Alas a great piece from 151st media?

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One of the best commentaries ever in our newspapers!

I refer to Chua Mui Hoong’s article “PAP should be wary of being too intrusive” (Sunday Times, Nov 26).

It states that “The report added: “All 82 PAP MPs, “where possible”, will also be advisers in the 58 unions, two affiliated associations and 62 professional associations and guilds under NTUC, it said. Currently, there are 71 PAP MPs who are advisers to unions.”

The decision to bring professional organisations under the NTUC umbrella was made a few years ago. It was a way to reach out to PMEs (professionals, managers and executives) in the workforce and those who worked for non-unionised, smaller companies.

The NTUC U Associate Programme as it is called, started in 2011. It now includes associations in sectors from finance, human resource, project management, marketing, engineering, psychotherapists and administrative professionals.

There are clear benefits for professional organisations to hook up with NTUC, which can offer its partners career and skills progression programmes and leadership training. Professionals are workers after all and benefit from being part of the union network.

But extending that link beyond NTUC to the PAP is a different matter. In one fell swoop, these professional organisations now risk being viewed as partisan bodies, aligned with a particular political party. This may not be a desirable position for a professionals’ organisation, especially those that also serve as accreditation bodies.

To be sure, some organisations will welcome the access to government resources and attention that this association with PAP MPs brings. Others finding it hard to recruit leaders may also welcome it. At least one also said it had asked to have a PAP MP as advisor to lead it.

Some professional organisations are also members of regional or global confederations. Appointing PAP MPs or ministers as “advisors” to these organisations may complicate their regional ties, just as the Football of Association of Singapore (FAS) ran into problems in 2015 with the global football governing body FIFA for its politically-appointed leaders. FAS then changed its constitution and held elections for its council members. Not complying would make it ineligible to take part in international competitions.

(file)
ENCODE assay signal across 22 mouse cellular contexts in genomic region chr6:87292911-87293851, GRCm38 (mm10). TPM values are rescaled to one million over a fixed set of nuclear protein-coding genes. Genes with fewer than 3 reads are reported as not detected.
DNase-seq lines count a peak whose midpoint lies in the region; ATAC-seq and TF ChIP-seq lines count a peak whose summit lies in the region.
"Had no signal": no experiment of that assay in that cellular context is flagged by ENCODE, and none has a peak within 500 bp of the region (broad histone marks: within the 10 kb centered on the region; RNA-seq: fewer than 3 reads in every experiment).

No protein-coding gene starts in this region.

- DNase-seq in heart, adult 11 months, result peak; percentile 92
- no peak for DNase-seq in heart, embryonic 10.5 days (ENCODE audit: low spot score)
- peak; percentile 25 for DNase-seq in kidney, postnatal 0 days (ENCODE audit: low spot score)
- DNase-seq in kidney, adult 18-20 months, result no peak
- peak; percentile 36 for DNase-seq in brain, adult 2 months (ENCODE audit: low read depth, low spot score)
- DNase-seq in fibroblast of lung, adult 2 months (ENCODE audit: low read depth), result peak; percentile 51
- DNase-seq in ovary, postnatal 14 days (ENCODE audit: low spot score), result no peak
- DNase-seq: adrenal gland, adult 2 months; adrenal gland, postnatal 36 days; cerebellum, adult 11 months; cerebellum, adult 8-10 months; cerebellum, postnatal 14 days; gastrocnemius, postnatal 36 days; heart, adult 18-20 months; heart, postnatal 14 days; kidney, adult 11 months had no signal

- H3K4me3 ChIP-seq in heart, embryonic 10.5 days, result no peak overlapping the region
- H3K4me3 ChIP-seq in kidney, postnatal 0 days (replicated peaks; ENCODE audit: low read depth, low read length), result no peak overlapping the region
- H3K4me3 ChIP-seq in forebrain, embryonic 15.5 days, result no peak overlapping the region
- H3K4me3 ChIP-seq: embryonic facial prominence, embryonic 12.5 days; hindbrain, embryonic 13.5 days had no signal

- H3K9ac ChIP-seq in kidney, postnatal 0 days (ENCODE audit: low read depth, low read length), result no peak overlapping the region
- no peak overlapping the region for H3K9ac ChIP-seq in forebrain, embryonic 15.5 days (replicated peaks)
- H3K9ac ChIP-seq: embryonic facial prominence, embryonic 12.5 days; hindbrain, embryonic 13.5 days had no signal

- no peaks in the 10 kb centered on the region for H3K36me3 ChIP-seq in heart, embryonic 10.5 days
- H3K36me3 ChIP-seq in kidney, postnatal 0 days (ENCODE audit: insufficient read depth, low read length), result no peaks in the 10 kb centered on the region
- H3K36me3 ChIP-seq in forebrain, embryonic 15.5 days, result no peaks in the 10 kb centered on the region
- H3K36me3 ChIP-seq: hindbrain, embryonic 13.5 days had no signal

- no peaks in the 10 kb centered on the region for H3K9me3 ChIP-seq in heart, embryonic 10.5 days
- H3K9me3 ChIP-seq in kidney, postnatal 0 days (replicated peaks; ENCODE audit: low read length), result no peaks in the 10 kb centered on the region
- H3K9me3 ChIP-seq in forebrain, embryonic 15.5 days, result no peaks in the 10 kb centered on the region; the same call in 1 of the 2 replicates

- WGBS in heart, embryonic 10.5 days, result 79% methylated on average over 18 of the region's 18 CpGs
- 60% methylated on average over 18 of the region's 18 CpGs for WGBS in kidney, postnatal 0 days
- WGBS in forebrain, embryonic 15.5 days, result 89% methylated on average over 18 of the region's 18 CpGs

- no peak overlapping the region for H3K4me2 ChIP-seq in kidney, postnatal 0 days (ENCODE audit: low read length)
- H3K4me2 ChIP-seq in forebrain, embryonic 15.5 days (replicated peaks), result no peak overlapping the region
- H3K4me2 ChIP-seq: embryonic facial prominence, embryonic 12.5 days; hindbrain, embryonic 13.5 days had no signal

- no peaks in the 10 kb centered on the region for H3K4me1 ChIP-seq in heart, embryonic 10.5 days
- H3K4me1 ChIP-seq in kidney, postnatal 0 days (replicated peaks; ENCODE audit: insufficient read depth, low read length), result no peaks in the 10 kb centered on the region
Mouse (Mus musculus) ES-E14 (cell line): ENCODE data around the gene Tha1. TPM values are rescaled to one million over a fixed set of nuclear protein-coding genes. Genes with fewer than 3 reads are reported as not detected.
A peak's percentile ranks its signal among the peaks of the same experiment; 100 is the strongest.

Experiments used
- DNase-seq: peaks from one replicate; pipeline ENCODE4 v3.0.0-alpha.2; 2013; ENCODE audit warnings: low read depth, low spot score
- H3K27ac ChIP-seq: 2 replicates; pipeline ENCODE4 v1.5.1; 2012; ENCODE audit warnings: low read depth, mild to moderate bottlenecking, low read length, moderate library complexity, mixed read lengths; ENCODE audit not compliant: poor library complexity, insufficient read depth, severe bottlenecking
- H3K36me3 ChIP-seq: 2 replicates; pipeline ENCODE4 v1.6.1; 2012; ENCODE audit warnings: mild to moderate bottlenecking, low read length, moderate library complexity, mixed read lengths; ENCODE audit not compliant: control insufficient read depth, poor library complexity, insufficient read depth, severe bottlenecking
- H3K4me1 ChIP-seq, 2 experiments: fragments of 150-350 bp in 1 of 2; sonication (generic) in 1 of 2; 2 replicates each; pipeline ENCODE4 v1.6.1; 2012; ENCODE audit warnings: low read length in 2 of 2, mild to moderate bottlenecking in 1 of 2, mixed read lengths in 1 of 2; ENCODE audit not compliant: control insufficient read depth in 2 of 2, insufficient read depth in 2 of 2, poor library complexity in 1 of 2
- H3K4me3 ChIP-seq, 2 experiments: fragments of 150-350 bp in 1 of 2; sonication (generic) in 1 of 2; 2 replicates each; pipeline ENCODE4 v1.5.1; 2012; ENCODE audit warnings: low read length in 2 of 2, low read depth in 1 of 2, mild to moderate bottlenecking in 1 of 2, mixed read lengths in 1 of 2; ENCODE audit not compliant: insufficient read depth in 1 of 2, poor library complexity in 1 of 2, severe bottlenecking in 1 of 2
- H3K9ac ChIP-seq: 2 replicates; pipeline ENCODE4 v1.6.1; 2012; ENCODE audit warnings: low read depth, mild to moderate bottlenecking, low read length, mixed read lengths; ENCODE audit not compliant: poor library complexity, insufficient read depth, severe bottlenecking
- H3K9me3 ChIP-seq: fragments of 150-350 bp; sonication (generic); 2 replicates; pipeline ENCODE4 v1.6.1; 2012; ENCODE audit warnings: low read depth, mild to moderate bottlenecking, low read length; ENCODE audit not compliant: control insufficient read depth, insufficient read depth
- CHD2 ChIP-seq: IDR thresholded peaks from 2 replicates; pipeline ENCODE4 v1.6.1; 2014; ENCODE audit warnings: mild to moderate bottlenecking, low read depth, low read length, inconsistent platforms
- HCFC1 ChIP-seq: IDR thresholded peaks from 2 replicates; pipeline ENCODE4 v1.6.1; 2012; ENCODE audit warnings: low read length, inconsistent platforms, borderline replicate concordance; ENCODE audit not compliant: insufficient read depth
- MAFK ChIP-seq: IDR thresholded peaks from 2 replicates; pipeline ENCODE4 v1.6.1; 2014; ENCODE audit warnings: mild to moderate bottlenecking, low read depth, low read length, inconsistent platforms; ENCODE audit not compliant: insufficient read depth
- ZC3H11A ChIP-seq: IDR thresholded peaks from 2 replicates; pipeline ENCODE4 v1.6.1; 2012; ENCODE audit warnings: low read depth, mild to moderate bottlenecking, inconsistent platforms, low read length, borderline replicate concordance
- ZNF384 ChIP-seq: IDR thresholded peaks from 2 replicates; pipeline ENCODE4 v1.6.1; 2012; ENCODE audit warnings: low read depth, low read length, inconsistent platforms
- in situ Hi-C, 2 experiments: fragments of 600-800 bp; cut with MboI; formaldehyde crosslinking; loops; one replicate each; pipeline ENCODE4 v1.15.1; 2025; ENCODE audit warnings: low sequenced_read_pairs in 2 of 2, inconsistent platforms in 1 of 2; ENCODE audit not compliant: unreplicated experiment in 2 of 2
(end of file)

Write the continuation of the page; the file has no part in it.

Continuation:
Quite apart from potentially complicating these professional organisations’ institutional links, the move to appoint PAP MPs to these bodies also speaks poorly of talent management in Singapore.

Is Singapore so starved of talent that the same group of 82 PAP MPs have to perform so many roles?

They are MPs; serve on Government Parliamentary Committees; act as grassroots advisors to the People’s Association network of organisations; advise trade unions; advise or lead national sports associations; run town councils; and many hold full-time jobs.

So what would explain the move to add to PAP MPs’ responsibilities and appoint them as advisors to professional associations?

If the decision was motivated by a wish to extend the PAP’s strong guiding hand beyond workers’ unions to white-collar professionals’ bodies, then I think PAP leaders may have misread the national mood.

Whether worker or professional, the mood among voters these days is for a less intrusive and more inclusive government. A soft touch and gentle support will be appreciated.

Trying to lock professional bodies within the PAP’s strong embrace may not.”

After reading the above – I feel that our Press Freedom Ranking of 151st in the world may not be justified.

What are your thoughts on this?

Leong Sze Hian

About the Author

Leong
Leong Sze Hian has served as president of 4 professional bodies, honorary consul of 2 countries, an alumnus of Harvard University, authored 4 books, quoted over 1500 times in the media , has been a radio talkshow host, a newspaper daily columnist, Wharton Fellow, SEACeM Fellow, columnist for theonlinecitizen and Malaysiakini, executive producer of Ilo Ilo (40 international awards), invited to speak more than 200 times in over 30 countries, CIFA advisory board member, founding advisor to the Financial Planning Associations of Indonesia and Brunei. He has 3 Masters, 2 Bachelors degrees and 13 professional  qualifications.